An Iran-born Texas professor teaches the ‘why’ of ISIS


As the 2016 presidential election approaches, relations between the United States and the Middle East have become a source for heated debates — not only among candidates but around American dinner tables.

How the next president approaches this tumultuous region, particularly with the rise of ISIS, will have great impact at home and abroad, according to Manochehr Dorraj, professor of international affairs at Texas Christian University. His expertise about Middle Eastern politics and society has made him a frequent commentator on national radio and television.

Dorrajpicturelarge“No other region of the world has politics as complex and different from Western political and social systems than the Middle East,” said Dorraj, who has taught at Fort Worth’s TCU for more than 25 years.

Dorraj uses an uncommon perspective to approach the issue. He grew up in northern Iran before moving to the U.S. in the 1970s.

Dorraj has strived in his teaching to create an understanding between the disparate cultures, using his background as a touchstone. “There was the culture I grew up with and the culture I adopted; I can be a bridge between the two,” he said.

“As a teenager, I was a  ‘beach boy’ on the Caspian Sea coast, dreaming of coming to the United States. I love both cultures, and I try to humanize both.”

That is one of my aspirations as an educator: to leave this world a better place than what I found when I was born into it.

The main issue in the Middle East today, he said, is the high level of violence and lawlessness.

“You have sectarian violence like never before between Shiites and Sunnis manifesting itself in Syria, Iraq and Yemen, as well as the conflict between Saudi Arabia and Iran, which represents Sunni and Shiite sects of Islam, respectively,” Dorraj said. However, “the conflict between the two countries is not as much based on religious differences as it is on political differences. It is really a struggle for power, but it happens that on one side you have Sunnis and on the other Shiites.”

Such infighting has helped spawn the rise of ISIS, which Dorraj calls “a cancerous growth on the body of Islam.”

“In Libya, for instance, you have a hundred different militias with loyalties to a hundred different tribes and localities, and a very weak central government, which has allowed ISIS to form a foothold there,” he said.

This year’s slide in oil prices, which have fallen more than 70 percent since June 2014 to about $30 a barrel, has further strained the region. It has increased unemployment and poverty and brought about a sense of desperation. This turn of events has contributed to the radicalization of the most vulnerable sector of youth in the region, making them more susceptible to recruiting efforts by extremist groups, Dorraj said.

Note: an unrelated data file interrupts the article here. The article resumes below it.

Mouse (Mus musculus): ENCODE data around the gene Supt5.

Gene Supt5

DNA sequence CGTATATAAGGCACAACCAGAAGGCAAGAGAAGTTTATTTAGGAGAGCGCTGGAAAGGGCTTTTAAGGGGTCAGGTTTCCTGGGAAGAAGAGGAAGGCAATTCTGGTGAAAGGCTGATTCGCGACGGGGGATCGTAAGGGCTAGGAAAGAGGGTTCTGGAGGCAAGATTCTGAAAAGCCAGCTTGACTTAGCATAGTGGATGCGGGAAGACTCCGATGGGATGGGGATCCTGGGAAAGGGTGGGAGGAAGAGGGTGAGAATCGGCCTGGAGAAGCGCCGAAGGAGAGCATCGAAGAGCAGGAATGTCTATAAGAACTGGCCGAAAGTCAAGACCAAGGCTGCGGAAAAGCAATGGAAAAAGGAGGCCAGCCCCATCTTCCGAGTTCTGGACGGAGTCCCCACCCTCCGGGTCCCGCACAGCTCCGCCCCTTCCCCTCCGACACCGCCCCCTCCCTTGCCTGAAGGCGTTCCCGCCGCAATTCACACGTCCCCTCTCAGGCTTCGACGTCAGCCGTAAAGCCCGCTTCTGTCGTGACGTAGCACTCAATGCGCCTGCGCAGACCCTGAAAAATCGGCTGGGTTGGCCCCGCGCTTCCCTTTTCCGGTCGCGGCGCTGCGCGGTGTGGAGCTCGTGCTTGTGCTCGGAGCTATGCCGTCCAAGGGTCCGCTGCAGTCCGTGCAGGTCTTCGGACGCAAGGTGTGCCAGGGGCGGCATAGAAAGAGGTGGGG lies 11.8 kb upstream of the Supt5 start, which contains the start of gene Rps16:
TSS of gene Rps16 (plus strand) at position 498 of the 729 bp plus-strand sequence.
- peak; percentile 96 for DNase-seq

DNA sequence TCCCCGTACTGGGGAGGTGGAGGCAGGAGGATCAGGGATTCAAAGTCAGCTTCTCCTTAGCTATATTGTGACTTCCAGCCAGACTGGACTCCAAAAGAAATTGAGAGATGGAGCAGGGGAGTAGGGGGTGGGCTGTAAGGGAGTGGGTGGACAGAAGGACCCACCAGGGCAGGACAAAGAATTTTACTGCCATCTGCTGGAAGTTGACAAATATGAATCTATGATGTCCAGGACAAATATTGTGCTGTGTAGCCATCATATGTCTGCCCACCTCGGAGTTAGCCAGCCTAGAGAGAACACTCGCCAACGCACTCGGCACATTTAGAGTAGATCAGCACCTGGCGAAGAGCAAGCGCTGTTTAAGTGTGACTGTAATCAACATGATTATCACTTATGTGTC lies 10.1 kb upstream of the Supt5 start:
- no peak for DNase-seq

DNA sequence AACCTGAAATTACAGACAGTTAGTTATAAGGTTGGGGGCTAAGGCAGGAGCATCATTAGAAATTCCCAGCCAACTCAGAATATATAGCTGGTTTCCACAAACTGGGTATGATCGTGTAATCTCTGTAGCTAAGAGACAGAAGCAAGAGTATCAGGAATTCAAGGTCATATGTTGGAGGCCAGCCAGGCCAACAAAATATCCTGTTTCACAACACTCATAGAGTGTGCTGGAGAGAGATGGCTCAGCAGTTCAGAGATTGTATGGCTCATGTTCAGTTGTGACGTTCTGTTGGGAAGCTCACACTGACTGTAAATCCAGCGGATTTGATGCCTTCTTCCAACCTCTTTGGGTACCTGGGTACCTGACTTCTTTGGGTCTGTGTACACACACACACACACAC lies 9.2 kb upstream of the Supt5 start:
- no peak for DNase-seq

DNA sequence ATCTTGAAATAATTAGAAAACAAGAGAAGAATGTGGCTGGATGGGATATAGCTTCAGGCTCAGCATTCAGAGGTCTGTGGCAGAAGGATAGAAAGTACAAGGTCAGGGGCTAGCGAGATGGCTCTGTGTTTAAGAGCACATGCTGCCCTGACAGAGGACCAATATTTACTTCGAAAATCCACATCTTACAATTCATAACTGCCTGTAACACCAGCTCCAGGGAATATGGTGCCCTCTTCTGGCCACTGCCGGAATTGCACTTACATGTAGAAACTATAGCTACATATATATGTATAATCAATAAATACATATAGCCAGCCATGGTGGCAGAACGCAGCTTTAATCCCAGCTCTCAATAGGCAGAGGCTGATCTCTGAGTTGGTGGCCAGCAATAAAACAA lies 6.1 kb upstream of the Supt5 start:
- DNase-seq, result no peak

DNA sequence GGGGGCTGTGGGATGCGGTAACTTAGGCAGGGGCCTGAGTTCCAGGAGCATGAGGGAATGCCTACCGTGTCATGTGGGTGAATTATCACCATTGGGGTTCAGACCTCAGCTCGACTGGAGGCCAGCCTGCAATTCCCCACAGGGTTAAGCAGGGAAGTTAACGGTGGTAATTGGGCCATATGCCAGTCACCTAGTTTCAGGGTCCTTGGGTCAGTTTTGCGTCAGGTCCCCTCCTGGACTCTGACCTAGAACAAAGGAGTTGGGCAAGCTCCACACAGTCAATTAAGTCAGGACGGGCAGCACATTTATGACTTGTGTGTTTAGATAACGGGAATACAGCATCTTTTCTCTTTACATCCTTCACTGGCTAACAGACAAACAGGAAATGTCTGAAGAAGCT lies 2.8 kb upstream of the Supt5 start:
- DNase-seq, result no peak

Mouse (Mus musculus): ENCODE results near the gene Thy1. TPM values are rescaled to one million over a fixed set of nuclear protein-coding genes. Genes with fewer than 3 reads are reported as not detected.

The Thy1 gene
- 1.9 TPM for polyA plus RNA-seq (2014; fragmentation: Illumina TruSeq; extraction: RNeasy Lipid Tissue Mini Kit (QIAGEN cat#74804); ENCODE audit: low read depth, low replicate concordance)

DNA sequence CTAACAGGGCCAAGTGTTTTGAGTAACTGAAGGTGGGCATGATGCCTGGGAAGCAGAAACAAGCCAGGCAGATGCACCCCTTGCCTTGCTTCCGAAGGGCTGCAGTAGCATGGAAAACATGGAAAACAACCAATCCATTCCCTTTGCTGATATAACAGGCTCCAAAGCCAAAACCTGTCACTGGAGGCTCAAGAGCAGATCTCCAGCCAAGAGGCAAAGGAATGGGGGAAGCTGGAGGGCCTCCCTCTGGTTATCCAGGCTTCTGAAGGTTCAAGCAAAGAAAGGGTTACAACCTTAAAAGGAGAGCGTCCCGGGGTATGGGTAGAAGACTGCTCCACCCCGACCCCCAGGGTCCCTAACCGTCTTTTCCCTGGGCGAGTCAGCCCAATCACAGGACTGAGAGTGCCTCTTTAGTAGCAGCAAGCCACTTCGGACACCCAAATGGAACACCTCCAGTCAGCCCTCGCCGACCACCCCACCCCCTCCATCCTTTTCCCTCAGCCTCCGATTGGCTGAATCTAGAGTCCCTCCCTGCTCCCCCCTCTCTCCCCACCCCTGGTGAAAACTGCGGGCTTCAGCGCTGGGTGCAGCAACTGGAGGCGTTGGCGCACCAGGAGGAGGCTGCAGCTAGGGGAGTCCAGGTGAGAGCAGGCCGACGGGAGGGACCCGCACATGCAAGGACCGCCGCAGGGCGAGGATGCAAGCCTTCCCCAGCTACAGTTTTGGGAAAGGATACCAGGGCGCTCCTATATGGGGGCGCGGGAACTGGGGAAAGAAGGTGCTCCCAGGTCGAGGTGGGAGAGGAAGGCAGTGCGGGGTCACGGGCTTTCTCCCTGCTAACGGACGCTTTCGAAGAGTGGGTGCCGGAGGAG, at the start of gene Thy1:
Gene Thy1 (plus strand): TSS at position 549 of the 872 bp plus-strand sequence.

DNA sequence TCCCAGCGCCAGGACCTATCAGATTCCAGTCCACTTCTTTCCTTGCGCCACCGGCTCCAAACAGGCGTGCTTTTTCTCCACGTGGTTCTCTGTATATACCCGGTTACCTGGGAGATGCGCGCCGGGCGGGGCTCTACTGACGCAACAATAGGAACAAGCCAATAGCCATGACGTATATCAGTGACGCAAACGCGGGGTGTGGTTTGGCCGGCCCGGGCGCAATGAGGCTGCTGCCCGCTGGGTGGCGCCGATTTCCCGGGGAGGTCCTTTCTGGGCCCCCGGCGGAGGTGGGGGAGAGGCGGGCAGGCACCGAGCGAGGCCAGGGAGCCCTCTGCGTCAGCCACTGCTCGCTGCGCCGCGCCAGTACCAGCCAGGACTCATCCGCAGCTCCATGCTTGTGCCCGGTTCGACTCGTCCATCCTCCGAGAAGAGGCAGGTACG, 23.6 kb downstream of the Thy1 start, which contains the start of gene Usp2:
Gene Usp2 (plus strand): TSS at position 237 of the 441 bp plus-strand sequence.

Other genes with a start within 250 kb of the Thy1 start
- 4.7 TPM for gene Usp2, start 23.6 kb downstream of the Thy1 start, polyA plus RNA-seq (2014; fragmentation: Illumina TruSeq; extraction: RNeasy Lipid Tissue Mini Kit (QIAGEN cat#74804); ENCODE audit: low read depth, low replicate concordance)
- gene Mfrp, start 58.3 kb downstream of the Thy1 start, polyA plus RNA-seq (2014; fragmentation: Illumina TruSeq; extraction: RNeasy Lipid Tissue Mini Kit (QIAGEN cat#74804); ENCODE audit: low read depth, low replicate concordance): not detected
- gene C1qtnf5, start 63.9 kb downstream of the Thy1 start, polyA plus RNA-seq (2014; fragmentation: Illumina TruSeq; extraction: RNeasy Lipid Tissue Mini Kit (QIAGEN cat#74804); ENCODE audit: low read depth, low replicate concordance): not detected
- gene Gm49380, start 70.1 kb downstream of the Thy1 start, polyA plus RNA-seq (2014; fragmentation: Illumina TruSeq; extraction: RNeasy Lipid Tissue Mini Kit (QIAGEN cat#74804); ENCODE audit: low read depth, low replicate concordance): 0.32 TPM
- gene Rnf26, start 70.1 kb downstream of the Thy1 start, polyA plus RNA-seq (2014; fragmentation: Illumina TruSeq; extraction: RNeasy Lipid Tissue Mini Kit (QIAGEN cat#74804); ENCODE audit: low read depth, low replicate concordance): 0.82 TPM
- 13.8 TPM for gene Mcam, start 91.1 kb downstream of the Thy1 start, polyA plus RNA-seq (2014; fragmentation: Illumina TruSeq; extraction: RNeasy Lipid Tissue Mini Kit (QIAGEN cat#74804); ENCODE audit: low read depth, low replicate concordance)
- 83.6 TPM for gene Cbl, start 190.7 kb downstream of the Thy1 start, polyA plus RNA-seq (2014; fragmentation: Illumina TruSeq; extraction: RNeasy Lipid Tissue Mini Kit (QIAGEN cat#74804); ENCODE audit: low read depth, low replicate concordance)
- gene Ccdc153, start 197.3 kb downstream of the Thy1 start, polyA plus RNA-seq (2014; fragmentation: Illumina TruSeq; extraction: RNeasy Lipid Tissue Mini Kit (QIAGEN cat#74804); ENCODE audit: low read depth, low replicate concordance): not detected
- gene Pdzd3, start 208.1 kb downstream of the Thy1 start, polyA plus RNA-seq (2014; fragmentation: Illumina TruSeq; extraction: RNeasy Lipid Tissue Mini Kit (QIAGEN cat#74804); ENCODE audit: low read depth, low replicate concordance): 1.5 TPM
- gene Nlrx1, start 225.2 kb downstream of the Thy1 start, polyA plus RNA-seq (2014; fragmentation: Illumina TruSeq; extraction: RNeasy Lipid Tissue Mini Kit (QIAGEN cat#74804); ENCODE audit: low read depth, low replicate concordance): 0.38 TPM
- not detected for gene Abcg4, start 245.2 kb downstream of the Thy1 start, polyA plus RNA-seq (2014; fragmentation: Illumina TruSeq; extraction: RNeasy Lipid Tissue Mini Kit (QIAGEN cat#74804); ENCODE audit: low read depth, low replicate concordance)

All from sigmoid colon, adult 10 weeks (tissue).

Dorraj believes weakening ISIS will block its ability to recruit fighters. “In 2015, they lost 30 percent of their territory in Iraq alone. But if ISIS is victorious and left alone, it becomes a source of appeal and inspiration for impressionable young men and women,” he said.

The key to defeating ISIS is not only about destroying them militarily, but also disarming them politically by addressing the underlying issues that render them salient. This requires political initiatives to respond to the demands of Sunni populations in Iraq and Syria for political participation and an equitable sharing of power and resources.

But the world of presidential politics might be doing more harm than good, he said. Dorraj is alarmed by campaign trail rhetoric, particularly the promises by some to derail Iran’s nuclear agreement with the United States.

“Some of the talk among the candidates is absolutely reckless and dangerous,” he said. “The (Iran) deal was a great example of what good diplomacy can do. It defused a very tense situation and we were able to resolve a potentially explosive conflict peacefully and all sides could claim victory.”

Dorraj believes if the agreement is annulled, as some candidates are proposing, it could be “a recipe for a wider war” in the already war-torn Middle East.

“The region does not need more tension,” he explained. “Compromise isn’t easy, but we couldn’t have gotten this result if we had gone in militarily.”

Politics is about the art of possible, and often skillful diplomacy can achieve more optimal results than war and conflict. Dorraj teaches that to defeat ISIS, more cooperation between countries is needed, including Russia, the United States, Europe, Iran, Saudi Arabia, United Arab Emirates, Qatar, Syria and Turkey.

“The larger Middle East should be involved and come to the negotiation table to seek a solution to this common menace,” Dorraj said. “ISIS has a global reach. It will take a global coalition to destroy it.”

With ISIS out, Dorraj said, the Middle East could focus on the pressing issues of reducing poverty and unemployment, creating political accountability and establishing rule of law and democracy.

Dorraj hopes the U.S. can play a constructive role as mediator in the Middle East, similar to what it has done in Syria with the help of Russia. There the countries brokered a ceasefire among parties involved in the Syrian civil war, which has, for the most part, held. “We should build up on this momentum of diplomacy,” he said.

For his part, Dorraj tries to serve as a bridge of understanding between the Middle East and the Western world.

The level of education in the U.S. on the Middle East stands to be elevated, he added. “If I can be that vessel, then I have done something good, and that is one of my aspirations as an educator: to leave this world a better place than what I found when I was born into it.”